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Abhay Ashtekar Wins Prestigious Einstein Prize: 7 Facts About the Brilliant Physicist!

“Later, in college, fundamental physics seemed to me to be the deepest and purest way to pursue [an] understanding of Nature (the external world). In graduate school, I chose to work in general relativity, cosmology and quantum physics because that is where the most fundamental questions about space, time and the nature of the physical universe are discussed.”

Abhay Ashtekar, an Indian scientist who has dedicated the last four years to studying gravitational science, will soon be awarded the prestigious Einstein prize, which was established by the American Physical Society (APS) in 1999.

This year, the award carries a prize of $10,000 and will be conferred upon Ashtekar “..for numerous and seminal contributions to general relativity, including the theory of black holes, canonical quantum gravity, and quantum cosmology.”

Here are six facts you should know about the brilliant scientist:

1. Born in the Kolhapur district of Maharashtra, Ashtekar studied in a Marathi medium school in Mumbai till he was 11 years old. He was introduced to Hindi and English literature only after that.

2. When his school lessons started including physics concepts, he realised how physics is constant whereas art, literature is subjective to cultures, places and people.

Source: birdtracks/ Flickr.

Speaking to Edex Live, Ashtekar said, “What is considered great in one language or context could well be mediocre in another. At the same time, I learned Newton’s laws and universality of gravity—what makes the apple fall on earth also makes the planets go around the sun. This was stunning by itself… It was striking to me that the same Newton’s laws are taught and admired in India as in China, Japan and the West.” This was when the scientist in the young Ashtekar was born.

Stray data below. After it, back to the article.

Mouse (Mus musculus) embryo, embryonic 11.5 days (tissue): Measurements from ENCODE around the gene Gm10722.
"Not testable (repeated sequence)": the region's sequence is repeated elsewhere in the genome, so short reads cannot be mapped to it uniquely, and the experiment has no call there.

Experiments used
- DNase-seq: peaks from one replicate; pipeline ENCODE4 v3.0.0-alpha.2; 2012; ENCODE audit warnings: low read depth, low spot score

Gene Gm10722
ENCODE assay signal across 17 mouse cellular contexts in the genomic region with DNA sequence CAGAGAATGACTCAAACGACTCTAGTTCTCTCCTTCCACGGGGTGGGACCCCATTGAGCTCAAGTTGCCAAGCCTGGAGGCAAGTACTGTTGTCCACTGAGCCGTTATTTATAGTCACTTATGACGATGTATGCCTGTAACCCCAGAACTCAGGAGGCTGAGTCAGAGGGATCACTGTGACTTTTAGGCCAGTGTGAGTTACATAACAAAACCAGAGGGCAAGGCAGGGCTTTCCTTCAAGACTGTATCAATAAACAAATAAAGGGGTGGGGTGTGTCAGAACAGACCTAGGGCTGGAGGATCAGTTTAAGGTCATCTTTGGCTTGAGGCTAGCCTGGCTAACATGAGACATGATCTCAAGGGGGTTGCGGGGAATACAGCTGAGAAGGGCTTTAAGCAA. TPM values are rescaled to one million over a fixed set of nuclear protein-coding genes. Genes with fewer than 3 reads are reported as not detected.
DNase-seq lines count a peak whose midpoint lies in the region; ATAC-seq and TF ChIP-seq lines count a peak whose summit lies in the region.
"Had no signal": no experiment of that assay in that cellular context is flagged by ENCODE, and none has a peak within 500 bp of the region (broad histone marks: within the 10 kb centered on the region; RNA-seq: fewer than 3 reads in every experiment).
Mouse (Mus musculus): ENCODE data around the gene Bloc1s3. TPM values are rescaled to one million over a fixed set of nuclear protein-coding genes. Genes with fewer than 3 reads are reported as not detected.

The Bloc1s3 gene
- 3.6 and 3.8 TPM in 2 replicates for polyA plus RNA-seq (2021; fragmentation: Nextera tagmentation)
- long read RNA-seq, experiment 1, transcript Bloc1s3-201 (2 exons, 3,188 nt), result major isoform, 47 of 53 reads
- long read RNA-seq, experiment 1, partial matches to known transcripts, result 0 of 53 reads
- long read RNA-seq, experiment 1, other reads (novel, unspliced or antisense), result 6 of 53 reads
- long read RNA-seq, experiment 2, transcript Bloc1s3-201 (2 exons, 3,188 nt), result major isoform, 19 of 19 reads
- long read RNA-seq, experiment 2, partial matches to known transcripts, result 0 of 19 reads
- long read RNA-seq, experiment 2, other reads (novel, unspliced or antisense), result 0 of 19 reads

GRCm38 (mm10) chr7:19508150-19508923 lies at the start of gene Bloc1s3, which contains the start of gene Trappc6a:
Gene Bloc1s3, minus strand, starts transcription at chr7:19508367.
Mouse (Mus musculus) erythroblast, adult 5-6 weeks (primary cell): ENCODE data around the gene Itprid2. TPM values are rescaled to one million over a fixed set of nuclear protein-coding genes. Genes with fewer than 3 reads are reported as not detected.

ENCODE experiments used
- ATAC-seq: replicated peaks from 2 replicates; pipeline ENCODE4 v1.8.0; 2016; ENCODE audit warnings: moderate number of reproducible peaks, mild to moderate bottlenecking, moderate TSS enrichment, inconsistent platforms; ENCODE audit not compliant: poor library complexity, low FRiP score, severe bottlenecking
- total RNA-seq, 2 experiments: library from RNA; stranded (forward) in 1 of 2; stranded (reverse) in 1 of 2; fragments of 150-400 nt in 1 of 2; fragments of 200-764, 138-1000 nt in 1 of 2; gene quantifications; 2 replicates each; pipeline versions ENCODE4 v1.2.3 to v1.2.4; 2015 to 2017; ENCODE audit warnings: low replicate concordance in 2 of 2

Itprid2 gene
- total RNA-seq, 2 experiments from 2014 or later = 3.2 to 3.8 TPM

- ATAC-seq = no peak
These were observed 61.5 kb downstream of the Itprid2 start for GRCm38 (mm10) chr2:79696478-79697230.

3. Ashtekar completed his undergraduate education in India, and enrolled in the graduate program for gravitation, at the University of Texas at Austin. He went on to complete his PhD from the University of Chicago.

“Later, in college, fundamental physics seemed to me to be the deepest and purest way to pursue [an] understanding of Nature (the external world). In graduate school, I chose to work in general relativity, cosmology and quantum physics because that is where the most fundamental questions about space, time and the nature of the physical universe are discussed,” he said.

4. The scientist has held several important appointments in Oxford, Paris, Syracuse, Canada and India.

Source: Francesca Vidotto/ Twitter.

His bio-sketch in the National Academy of Sciences reads, “Abhay Ashtekar is a theoretical physicist specialising in general relativity, cosmology and quantum gravity. He is best known for initiating the Loop Quantum Gravity program by introducing new variables to simplify Einstein’s equations, for analysing the very early universe using Loop Quantum Cosmology, and for his contributions to the study of the asymptotic structure of space-time and gravitational waves in full non-linear general relativity.”

5. Currently, he works as the Eberly Professor of Physics and Director for the Institute for Gravitation and the Cosmos at the Pennsylvania State University, USA.

6. This year, the gravitation scientist will be awarded the Einstein Prize by the APS, which he regards as a “lifetime achievement”. “The award, usually to a single individual, is for outstanding achievement, in theory, experiment or observation in the area of gravitational physics. It is open to any scientist, worldwide,” records the APS.


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7. Ashtekar is confident that Indian scientists and researchers, like him, are on the path to making groundbreaking discoveries in the near future.

“There are extremely talented physicists in India who are making first-rate contributions to pure physics in areas I have first-hand acquaintance with. I am particularly pleased by the ‘LIGO-India’ project that is now placing India firmly in the front ranks of international efforts. The Inter-University Centre for Astronomy and Astrophysics in Pune, in particular, will play an important role in the major discoveries that will be made with the international network of gravitational wave observatories between 5 and 10 years from now,” he said.

(Edited by Gayatri Mishra)

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